July 24, 2023
Research from the Brandizzi lab, led by postdoc Naveen Sharma, helps to better characterize the role of carbonic anhydrases in Arabidopsis thaliana, focusing on βCA1 and βCA5.
May 16, 2022
As our planet’s climate continues to be unpredictable, understanding how plants respond to adverse environmental conditions becomes essential. Improving crop productivity will be vital to feed the nine billion people estimated to be alive in 2050.
April 27, 2022
Spartan research in the lab of Cheryl Kerfeld could lead to efficient, low-cost chemical reactions for valuable products with help from teensy compartments made by bacteria.
April 12, 2022
Spartans in the Kramer lab discover how a plant biochemical could lead to novel approaches for growing crops that are more resilient to fluctuating temperatures.
December 22, 2021
A structure that helps algae photosynthesize when carbon dioxide levels are low may also play a role during hyperoxia conditions.
May 20, 2021
A new AI system, called DeepLearnMOR, can identify organelles and classify hundreds of microscopy images in a matter of seconds and with an accuracy rate of over 97%. The study illustrates the potential of AI to significantly increase the scope, speed, and accuracy of screening tools in plant biology.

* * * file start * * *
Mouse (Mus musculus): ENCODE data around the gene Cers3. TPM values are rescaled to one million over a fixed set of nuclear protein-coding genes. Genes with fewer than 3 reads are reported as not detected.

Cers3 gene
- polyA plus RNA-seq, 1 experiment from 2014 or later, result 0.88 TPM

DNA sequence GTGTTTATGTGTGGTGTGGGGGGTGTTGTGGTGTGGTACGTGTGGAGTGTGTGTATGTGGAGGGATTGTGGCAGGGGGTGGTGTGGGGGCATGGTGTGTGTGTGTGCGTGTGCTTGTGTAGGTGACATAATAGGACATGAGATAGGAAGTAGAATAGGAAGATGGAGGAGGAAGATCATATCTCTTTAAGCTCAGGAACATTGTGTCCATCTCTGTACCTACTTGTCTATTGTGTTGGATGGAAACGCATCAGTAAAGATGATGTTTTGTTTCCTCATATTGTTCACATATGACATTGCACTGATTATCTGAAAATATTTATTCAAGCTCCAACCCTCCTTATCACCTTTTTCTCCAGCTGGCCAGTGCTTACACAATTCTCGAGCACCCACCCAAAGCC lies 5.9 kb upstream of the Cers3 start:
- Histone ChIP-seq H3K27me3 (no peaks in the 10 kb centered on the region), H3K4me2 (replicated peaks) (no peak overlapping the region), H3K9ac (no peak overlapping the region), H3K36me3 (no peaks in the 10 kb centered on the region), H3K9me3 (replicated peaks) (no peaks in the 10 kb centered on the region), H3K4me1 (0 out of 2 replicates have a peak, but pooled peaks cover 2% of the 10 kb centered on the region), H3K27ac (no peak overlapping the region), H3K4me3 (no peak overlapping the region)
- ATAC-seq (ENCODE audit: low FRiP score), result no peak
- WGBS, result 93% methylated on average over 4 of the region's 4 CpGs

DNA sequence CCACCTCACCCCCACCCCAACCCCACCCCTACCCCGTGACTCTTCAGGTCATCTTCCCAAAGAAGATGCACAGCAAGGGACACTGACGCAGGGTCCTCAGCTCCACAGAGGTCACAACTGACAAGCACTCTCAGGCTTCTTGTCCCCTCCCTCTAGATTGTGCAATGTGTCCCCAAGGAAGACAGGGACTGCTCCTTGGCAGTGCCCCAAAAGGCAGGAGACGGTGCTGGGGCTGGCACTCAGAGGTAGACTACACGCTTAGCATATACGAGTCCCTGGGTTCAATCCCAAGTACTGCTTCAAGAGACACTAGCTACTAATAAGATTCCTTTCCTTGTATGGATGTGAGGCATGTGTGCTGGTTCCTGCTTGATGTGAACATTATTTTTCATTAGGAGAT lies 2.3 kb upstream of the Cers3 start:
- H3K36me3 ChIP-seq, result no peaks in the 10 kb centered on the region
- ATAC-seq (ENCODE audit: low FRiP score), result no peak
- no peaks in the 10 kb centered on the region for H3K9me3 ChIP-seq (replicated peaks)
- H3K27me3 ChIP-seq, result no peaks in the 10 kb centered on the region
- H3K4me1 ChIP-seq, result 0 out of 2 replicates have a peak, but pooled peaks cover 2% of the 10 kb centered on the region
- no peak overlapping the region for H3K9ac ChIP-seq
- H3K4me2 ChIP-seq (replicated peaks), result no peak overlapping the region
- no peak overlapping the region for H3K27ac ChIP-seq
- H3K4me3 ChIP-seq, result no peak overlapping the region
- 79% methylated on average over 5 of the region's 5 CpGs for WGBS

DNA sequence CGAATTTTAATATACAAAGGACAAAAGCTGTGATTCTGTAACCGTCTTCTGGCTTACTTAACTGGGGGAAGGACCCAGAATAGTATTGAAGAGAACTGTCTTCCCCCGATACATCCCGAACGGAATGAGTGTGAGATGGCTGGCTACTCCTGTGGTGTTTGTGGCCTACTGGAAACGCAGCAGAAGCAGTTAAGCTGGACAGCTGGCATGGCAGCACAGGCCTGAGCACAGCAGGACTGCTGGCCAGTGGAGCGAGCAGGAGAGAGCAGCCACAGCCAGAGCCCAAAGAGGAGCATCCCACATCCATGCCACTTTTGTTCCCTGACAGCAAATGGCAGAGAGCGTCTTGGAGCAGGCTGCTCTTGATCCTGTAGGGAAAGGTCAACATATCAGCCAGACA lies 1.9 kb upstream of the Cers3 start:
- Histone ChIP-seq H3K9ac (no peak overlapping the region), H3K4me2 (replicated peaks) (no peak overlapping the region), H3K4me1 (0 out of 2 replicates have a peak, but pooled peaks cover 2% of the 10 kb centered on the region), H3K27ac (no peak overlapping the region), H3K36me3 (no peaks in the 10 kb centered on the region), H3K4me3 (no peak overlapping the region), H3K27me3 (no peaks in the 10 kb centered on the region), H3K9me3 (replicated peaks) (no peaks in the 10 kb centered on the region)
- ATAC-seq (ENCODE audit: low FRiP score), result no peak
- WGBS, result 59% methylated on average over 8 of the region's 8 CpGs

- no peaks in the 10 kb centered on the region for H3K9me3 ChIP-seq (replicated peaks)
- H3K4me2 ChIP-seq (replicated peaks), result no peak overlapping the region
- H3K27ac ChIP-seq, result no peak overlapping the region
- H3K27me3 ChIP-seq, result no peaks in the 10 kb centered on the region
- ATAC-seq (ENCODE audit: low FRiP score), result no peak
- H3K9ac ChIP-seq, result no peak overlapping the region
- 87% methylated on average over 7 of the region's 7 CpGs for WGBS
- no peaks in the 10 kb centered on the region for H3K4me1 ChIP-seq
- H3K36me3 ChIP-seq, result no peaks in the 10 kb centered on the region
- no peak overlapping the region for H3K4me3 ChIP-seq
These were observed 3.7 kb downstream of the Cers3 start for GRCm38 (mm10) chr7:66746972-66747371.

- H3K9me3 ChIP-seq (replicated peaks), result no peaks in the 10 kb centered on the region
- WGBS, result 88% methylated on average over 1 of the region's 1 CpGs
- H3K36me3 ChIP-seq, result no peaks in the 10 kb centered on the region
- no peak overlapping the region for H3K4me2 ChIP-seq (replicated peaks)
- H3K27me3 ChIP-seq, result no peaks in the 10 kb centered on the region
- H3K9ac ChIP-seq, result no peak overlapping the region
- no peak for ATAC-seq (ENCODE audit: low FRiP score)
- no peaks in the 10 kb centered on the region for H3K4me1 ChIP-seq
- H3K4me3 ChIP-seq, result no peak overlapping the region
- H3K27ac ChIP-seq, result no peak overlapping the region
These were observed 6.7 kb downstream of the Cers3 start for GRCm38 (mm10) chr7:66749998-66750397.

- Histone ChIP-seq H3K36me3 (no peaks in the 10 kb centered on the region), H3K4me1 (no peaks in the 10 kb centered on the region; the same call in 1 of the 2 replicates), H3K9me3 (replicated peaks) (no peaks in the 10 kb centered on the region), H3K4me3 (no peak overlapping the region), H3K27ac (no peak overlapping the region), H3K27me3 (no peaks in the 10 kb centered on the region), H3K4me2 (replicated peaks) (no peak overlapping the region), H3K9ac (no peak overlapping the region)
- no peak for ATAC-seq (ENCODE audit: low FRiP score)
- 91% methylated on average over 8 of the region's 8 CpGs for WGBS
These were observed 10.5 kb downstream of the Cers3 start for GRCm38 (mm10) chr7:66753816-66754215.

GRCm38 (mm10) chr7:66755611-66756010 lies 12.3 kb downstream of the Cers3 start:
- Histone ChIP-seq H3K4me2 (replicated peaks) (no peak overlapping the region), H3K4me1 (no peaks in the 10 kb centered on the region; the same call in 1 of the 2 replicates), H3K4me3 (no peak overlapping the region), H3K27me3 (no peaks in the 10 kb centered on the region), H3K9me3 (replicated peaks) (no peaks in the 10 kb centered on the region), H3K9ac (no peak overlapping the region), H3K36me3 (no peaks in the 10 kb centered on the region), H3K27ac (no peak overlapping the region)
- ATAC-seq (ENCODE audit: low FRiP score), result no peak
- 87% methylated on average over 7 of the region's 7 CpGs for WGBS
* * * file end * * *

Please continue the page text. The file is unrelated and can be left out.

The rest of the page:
May 13, 2021
The study reports that the activity levels of the carbon metabolism protein, G6PDH, are related to decreased production of pollen in bean flowers. As global temperatures rise, some bean crops, including Michigan-grown varieties, might be more sensitive to higher heat levels.
March 16, 2021
Berkley Walker is leading a new, nearly $1 million National Science Foundation grant effort to better understand photorespiration, a natural process that saps plants’ productivity.
February 23, 2021
A new study from Michigan State University is shedding light on how plants could potentially become more efficient at photosynthesis. The long-term implications of this research range from improved agricultural productivity to predicting the effects of climate change.
December 4, 2020
A new study from Michigan State University identifies a missing link which controls plant immunity and plants’ ability to maintain their cytoskeleton – the frame that both gives plant cells their shape and that serves as a highway for materials to move inside these cells.
August 29, 2023Undergraduate research at PRL: Students participate in Research Experiences for Undergraduates program
August 24, 2023GLBRC Postdoc Spotlight: Binod Basyal